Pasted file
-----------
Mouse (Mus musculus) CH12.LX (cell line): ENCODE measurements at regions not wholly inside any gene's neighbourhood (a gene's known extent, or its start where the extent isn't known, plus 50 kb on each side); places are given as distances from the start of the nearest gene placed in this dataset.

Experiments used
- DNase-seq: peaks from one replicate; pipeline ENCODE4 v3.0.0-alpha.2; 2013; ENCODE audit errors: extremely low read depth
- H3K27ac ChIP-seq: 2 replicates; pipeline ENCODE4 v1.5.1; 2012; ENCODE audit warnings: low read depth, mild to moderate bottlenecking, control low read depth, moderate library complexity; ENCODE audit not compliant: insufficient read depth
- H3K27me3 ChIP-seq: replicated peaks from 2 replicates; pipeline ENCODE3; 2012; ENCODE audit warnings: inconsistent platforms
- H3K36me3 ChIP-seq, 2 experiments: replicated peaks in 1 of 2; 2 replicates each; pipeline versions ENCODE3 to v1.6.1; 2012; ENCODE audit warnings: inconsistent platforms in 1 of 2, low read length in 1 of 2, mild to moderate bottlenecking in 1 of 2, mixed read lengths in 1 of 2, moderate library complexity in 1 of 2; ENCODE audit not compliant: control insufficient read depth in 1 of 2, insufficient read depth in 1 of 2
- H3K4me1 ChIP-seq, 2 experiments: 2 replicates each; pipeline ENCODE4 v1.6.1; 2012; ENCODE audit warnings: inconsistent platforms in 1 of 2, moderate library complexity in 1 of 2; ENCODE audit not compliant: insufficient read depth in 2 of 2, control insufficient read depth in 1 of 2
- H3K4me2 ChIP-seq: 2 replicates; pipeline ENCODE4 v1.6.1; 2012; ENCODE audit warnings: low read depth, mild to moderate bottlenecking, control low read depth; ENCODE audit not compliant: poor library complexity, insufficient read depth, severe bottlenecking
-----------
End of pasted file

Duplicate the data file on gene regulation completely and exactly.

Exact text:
Mouse (Mus musculus) CH12.LX (cell line): ENCODE measurements at regions not wholly inside any gene's neighbourhood (a gene's known extent, or its start where the extent isn't known, plus 50 kb on each side); places are given as distances from the start of the nearest gene placed in this dataset.

Experiments used
- DNase-seq: peaks from one replicate; pipeline ENCODE4 v3.0.0-alpha.2; 2013; ENCODE audit errors: extremely low read depth
- H3K27ac ChIP-seq: 2 replicates; pipeline ENCODE4 v1.5.1; 2012; ENCODE audit warnings: low read depth, mild to moderate bottlenecking, control low read depth, moderate library complexity; ENCODE audit not compliant: insufficient read depth
- H3K27me3 ChIP-seq: replicated peaks from 2 replicates; pipeline ENCODE3; 2012; ENCODE audit warnings: inconsistent platforms
- H3K36me3 ChIP-seq, 2 experiments: replicated peaks in 1 of 2; 2 replicates each; pipeline versions ENCODE3 to v1.6.1; 2012; ENCODE audit warnings: inconsistent platforms in 1 of 2, low read length in 1 of 2, mild to moderate bottlenecking in 1 of 2, mixed read lengths in 1 of 2, moderate library complexity in 1 of 2; ENCODE audit not compliant: control insufficient read depth in 1 of 2, insufficient read depth in 1 of 2
- H3K4me1 ChIP-seq, 2 experiments: 2 replicates each; pipeline ENCODE4 v1.6.1; 2012; ENCODE audit warnings: inconsistent platforms in 1 of 2, moderate library complexity in 1 of 2; ENCODE audit not compliant: insufficient read depth in 2 of 2, control insufficient read depth in 1 of 2
- H3K4me2 ChIP-seq: 2 replicates; pipeline ENCODE4 v1.6.1; 2012; ENCODE audit warnings: low read depth, mild to moderate bottlenecking, control low read depth; ENCODE audit not compliant: poor library complexity, insufficient read depth, severe bottlenecking